2. It's a huge experiment.
There are no requirements for either research or safety guarantees. The impact of GM crops on human health is at best poorly understood and at worst, extremely damaging. A 2012 study on rats fed GM corn identified tumour growth and early mortality. The American Academy of Environmental Medicine denounced the use of GM food, stating “it is biologically plausible for GM food to cause adverse health effects in humans” noting links to thyroid cancer, rheumatoid arthritis, infertility and more.
3. They may be linked to food sensitivity.
Genetically modified corn has been engineered to produce an insecticide called Bt-toxin. This is embedded within the seed and grows within the plant. It kills pests by destroying the cell walls within the gastrointestinal system of the insect. As it's within the plant itself, it can't be washed off, meaning that as you eat your corn chips, tacos or anything else made with GM corn flour/oil/syrup, you eat it too. You may not implode (like the insects do) but early research suggests this may be linked to the massive rise in human food sensitivity/allergy (plus a host of other issues).
4. It's changing the face of farming as we know it.
If we continue as we are there won't be any non-GMO crops left. Cross pollination due to wind and insects is practically impossible to control. As it stands, 90 percent of corn is genetically modified. In addition, although pest-resistant seeds are marketed to farmers as a way of requiring less pesticide application, it's backfiring. American farmers are now fighting “superweeds” that are resistant to pesticides — seeing an increase of 25 percent in 2011 and 51 percent in 2012.
5. It's putting too much power and money in the hands of “Big Ag”.
Genetically modified seeds are easier to patent, so friends and members of “big agriculture” (think Monsanto) are able to have ownership of that particular plant, and everything bred from it. As the fields of smaller, independent farmers become contaminated by genetically modified patented seeds (due to cross pollination), Monsanto demands they pay their technology fee (the fee farmers must pay to grow Monsanto's genetically engineered products). These farmers then get forced out of the system — as they are unable to pay either the fee, or engage in a lawsuit with such an enormous company. Either way, Monsanto gets what it wants — monopoly, regardless of the ethical or environmental cost.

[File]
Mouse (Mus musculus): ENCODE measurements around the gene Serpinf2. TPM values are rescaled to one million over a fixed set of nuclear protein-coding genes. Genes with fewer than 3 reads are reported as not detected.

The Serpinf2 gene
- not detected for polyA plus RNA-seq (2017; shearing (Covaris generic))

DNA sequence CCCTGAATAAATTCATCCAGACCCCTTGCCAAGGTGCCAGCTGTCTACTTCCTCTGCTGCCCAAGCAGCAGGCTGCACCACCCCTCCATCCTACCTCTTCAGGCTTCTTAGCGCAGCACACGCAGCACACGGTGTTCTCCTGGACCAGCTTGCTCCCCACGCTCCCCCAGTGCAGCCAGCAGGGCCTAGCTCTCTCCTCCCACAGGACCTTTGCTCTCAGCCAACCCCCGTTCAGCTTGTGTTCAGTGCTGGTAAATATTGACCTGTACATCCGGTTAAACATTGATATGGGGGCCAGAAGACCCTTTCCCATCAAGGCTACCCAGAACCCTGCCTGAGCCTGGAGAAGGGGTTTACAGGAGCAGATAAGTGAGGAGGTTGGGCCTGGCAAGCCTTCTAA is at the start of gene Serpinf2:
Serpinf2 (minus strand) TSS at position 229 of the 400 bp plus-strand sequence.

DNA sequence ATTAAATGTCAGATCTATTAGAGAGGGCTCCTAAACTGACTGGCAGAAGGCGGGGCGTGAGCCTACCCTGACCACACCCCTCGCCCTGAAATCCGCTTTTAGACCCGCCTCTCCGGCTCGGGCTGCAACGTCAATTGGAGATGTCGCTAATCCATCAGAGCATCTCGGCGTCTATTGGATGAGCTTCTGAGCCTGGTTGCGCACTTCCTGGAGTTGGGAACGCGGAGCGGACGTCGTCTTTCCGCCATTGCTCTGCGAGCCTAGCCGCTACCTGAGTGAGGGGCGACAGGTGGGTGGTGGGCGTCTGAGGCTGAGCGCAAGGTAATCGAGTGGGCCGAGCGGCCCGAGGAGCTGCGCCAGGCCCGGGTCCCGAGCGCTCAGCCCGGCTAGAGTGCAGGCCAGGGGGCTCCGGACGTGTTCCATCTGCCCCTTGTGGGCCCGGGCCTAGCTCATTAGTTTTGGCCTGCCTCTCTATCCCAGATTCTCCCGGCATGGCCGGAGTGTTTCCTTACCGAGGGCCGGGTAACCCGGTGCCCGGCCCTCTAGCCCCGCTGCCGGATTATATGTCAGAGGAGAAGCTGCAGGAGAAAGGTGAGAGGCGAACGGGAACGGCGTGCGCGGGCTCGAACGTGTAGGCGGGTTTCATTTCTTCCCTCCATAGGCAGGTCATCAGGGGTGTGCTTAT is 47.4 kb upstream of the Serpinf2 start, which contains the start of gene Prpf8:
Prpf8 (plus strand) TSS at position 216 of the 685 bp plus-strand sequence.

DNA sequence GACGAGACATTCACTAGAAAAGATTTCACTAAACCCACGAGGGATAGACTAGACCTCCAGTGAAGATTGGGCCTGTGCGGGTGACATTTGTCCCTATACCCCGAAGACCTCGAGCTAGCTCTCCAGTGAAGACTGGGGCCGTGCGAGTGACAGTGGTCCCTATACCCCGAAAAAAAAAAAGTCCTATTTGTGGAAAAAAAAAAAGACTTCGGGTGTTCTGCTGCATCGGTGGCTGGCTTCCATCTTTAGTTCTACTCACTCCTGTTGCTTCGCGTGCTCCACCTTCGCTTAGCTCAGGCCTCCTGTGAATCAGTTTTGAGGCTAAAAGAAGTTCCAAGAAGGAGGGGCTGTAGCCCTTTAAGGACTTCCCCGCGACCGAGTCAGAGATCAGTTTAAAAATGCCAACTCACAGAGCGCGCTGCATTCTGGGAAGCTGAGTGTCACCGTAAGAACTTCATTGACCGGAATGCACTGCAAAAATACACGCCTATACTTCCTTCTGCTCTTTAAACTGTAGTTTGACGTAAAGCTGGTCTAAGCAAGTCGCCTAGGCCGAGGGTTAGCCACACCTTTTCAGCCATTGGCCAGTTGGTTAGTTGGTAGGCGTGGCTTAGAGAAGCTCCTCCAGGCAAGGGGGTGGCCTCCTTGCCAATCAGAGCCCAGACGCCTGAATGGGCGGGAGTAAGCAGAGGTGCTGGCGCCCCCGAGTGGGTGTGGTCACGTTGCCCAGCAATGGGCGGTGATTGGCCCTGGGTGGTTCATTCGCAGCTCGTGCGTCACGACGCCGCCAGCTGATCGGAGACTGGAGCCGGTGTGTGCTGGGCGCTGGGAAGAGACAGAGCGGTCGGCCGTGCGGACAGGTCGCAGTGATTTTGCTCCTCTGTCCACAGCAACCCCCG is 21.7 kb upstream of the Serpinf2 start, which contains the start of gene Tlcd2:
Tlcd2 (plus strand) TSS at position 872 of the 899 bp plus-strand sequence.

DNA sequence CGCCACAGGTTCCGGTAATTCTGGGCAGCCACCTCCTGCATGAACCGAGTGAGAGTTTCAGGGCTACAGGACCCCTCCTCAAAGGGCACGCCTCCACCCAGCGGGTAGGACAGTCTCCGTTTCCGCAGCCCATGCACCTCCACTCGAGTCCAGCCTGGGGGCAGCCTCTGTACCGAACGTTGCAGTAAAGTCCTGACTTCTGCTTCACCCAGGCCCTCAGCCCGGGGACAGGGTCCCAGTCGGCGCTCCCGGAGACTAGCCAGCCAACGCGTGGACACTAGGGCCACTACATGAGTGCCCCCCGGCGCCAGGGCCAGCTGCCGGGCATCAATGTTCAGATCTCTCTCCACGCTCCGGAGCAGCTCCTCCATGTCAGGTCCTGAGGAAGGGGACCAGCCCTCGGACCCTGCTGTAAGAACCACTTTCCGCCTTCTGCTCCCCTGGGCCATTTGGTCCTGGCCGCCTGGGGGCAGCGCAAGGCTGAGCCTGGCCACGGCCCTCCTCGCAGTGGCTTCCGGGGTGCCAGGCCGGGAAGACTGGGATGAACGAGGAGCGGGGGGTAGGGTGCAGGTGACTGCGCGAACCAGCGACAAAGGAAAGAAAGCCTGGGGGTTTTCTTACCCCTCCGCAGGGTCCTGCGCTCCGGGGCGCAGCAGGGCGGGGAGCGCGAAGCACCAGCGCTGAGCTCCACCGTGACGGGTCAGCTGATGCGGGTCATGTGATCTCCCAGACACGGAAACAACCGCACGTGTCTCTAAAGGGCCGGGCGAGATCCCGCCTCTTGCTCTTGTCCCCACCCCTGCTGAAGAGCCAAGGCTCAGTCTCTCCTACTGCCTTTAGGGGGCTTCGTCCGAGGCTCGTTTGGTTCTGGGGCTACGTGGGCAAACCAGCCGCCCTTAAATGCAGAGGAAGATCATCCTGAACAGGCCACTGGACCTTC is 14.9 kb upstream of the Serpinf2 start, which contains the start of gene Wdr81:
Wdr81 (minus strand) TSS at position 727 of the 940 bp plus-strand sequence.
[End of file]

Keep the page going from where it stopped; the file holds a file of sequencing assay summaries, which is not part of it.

So what are you to do? If you are motivated by all this, then try and buy non-GMO where you can. That means either buying organic (which has to be non-GMO by default) or looking for the “non-GMO project verified” seal. These choices are usually more expensive (though are getting cheaper as they get more popular) so may not always be practical, but do what you can. It's always cheaper to drink water than a can of soda after all. Keep yourself motivated too — try watching the documentary Genetic Roulette: The Gamble of Our Lives for a reality check!
The advice given in this article is not intended to replace medical advice, but to complement it. Always consult your GP if you have any health concerns. Catherine Burns BA Hons, Dip ION is the managing director of Natural Ltd and a fully qualified nutritional therapist trained by the Institute for Optimum Nutrition in the UK. Please note that she is not a registered dietitian. For details, please go to www.natural.bm or call 236-7511. Join Catherine on Facebook: www.facebook.com/nutrifitandnaturalnutritionbermuda